Legislative role reversal in Carson City
It turns out the Mean Fifteen they were not. More like the Feckless Ten that would have been twelve but two missed the tax vote due to personal and family emergencies.
In 2003, the Mean Fifteen used their power as one-third of the state Assembly to stubbornly refuse to raise taxes to fund Gov. Kenny Guinn’s budget, forcing the Legislature into two special sessions. Finally, in late July, as teachers could not be hired, public services were on hold, and the state’s bond rating was at risk, one of them, Assm. John Marvel, changed his position. The final revenue package did not feature the gross receipts tax advocated by Guinn to broaden the tax base but by that time an exhausted Legislature didn’t much care.
The zealous anti-tax hold-outs of 2015 had neither the discipline nor the cohesiveness and ultimately lacked the numbers of the Mean Fifteen. And they certainly didn’t have the experience and depth of Republican Leader Lynn Hettrick, the 2003 caucus leader, or the media skills of former assemblymember Bob Beers, whose questionable facts were relentlessly promoted.
The Mean Fifteen featured radicals like pseudo-intellectual Ron Knecht, along with the ’always vote no’ twins, Sharron Angle and Don Gustavson. But most of the Mean Fifteen were true believers in small government. Their objection to the budget was grounded in an ultra-conservative philosophy that in many cases accurately reflected that of the constituents they represented.
In 2015, the leaders of the tax obstructionists were mostly just annoying and often self destructive. They and their antics were the laughingstock of the nation’s political shows. Their internal squabbles and their public pronouncements earned them scorn and ridicule from most quarters, leaving their natural allies unwilling to organize behind them. In contrast, the Mean Fifteen were actively supported by conservative groups who treated them as heroes.
In the end, 10 votes were not nearly enough to block the tax package. As more serious legislators abandoned the anti-tax group, they threatened to carry the battle into the Republican primaries next year, hoping to punish the wayward Republicans as Assm. Jason Geddes was in the 2004 elections.
As the no-tax agenda of the Feckless Ten collapsed, the majority of the Legislature approved a record $7.3 billion general fund budget for the next biennium, supported by the first gross receipts tax in Nevada’s history, produced by a state government under complete Republican control for the first time since 1929. Wrap your head around that for a moment.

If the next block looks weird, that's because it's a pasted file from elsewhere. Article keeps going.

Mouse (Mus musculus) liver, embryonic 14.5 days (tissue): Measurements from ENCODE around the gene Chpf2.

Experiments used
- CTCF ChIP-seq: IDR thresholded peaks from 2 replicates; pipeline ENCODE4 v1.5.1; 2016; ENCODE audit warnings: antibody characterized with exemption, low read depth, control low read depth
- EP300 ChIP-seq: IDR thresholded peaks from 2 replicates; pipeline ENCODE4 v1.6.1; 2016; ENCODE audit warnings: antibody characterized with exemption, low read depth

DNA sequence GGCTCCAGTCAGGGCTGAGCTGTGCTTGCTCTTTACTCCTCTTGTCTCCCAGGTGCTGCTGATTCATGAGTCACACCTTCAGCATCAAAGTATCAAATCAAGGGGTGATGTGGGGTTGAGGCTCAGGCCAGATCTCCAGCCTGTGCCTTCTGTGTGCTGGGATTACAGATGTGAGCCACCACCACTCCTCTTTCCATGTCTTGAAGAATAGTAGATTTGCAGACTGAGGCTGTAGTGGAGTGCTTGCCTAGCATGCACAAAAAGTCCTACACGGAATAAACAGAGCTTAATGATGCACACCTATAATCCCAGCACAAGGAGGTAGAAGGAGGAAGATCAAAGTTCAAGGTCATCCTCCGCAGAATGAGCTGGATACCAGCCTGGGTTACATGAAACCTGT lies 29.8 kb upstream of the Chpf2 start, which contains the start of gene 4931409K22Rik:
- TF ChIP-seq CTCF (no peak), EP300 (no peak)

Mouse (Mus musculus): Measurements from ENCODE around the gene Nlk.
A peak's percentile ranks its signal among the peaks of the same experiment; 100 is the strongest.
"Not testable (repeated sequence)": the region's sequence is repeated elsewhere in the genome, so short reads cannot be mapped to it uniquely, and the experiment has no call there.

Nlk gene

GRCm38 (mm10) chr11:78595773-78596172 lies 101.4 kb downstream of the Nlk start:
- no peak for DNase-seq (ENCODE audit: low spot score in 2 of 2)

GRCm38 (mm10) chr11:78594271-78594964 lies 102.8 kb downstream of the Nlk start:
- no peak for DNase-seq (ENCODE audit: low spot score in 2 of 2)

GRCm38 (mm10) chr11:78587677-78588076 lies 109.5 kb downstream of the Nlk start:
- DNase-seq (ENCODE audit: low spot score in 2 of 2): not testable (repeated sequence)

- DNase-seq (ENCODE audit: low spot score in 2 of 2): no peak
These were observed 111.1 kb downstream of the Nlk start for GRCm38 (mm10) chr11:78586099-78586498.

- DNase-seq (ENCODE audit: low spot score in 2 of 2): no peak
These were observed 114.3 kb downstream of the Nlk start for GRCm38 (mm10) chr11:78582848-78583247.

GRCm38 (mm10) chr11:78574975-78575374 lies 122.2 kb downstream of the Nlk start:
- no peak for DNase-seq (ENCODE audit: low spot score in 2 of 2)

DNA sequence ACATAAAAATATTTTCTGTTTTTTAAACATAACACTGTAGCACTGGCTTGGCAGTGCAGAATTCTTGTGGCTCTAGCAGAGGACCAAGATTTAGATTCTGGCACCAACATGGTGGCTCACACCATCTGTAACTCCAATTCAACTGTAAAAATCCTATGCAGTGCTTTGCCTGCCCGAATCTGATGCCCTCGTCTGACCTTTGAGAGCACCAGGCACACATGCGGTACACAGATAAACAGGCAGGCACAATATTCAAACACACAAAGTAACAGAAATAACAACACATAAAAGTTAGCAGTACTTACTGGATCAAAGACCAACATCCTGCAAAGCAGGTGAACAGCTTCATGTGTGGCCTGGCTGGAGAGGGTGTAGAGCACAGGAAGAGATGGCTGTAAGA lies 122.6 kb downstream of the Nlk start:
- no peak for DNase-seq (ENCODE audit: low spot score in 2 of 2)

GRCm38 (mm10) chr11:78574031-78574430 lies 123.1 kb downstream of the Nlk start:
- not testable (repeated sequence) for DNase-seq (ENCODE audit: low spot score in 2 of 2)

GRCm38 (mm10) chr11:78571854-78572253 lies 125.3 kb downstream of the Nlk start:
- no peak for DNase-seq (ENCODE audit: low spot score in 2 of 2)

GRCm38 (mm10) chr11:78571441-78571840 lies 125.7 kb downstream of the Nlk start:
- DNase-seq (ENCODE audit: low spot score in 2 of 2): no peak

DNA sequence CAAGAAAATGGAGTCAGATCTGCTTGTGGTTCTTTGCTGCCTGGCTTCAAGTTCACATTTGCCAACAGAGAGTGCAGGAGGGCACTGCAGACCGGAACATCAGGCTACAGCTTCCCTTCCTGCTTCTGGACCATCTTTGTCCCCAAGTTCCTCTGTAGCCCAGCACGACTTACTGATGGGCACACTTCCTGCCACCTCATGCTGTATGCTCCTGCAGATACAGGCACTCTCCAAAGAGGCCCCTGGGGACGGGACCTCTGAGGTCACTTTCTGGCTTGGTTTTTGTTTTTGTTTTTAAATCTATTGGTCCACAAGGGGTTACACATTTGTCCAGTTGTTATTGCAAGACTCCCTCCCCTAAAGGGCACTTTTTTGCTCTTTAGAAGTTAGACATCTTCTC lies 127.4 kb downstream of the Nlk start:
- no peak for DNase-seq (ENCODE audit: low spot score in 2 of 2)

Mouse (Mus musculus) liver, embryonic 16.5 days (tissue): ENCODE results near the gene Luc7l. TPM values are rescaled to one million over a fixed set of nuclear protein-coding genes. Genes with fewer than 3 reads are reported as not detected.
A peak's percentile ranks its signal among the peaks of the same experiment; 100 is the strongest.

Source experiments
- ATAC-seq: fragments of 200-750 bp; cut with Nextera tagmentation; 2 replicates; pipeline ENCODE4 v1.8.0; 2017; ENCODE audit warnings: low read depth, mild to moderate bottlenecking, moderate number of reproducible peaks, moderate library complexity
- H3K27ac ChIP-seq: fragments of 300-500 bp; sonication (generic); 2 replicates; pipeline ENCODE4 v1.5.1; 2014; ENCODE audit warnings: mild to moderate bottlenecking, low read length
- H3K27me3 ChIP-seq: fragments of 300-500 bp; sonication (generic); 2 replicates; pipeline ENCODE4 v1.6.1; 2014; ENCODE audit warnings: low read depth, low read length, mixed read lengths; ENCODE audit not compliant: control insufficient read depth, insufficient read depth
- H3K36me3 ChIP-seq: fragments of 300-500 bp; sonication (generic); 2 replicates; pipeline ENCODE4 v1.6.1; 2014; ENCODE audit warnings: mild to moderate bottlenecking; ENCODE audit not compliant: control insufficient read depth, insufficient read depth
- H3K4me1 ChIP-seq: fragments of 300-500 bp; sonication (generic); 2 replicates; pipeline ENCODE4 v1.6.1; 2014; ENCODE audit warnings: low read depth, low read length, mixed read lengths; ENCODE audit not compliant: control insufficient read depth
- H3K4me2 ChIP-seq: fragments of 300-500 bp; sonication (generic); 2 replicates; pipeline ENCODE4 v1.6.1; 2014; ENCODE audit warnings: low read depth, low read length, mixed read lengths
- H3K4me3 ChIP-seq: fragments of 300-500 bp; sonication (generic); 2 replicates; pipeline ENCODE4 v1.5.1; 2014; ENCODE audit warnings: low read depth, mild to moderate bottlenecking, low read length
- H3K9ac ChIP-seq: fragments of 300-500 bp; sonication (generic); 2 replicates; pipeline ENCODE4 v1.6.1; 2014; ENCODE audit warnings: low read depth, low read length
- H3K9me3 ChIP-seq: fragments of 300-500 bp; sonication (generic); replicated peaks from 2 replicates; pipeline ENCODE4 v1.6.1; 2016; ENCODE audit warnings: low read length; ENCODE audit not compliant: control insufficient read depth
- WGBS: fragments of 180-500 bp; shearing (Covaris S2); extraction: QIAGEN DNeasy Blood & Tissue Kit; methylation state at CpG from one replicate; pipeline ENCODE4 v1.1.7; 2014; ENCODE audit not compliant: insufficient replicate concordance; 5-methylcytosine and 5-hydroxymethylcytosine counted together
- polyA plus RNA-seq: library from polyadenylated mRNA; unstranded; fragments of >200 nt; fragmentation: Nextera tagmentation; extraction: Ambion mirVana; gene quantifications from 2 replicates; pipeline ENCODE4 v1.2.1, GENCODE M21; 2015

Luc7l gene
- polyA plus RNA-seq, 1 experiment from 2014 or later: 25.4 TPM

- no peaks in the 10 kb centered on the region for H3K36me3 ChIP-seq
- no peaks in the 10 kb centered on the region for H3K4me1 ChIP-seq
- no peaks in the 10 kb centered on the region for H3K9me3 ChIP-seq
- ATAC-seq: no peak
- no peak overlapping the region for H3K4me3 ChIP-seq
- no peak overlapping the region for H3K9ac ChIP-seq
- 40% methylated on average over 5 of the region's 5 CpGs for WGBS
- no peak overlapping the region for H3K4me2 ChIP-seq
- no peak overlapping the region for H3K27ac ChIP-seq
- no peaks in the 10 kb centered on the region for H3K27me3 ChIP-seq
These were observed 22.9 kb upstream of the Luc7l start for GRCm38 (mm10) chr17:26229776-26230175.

At times during the 2015 session, a casual observer might have questioned who the Democrats were in the Legislature as Republicans and the governor adopted much of a traditional Democratic platform. Full-day kindergarten and funding for impoverished schools? Approved. A $1 per pack increase on cigarettes? Approved. A mechanism to begin taxing large out-of-state corporations on their revenue? Approved.
But there were plenty of other disappointing moments when it was clear the Republicans were in charge including the passage of one of the worst bills of this century—Senate Bill 302, allowing public tax money to be funneled to private schools, giving even more to the “already-haves” of Nevada and undermining the great American equalizer of public education.
There were significant defeats for labor unions and working families as well, and record numbers of bills with harsh penalties for non-violent offenders, meaning more of our tax money will be funneled to prisons instead of schools.
Democrats will surely articulate the differences between the parties on these issues to motivate their base in next year’s elections. As Sandoval flirts with national office, and the Republicans continue to fight among themselves, Democrats can overcome apathy and indifference and emerge stronger than ever in 2016.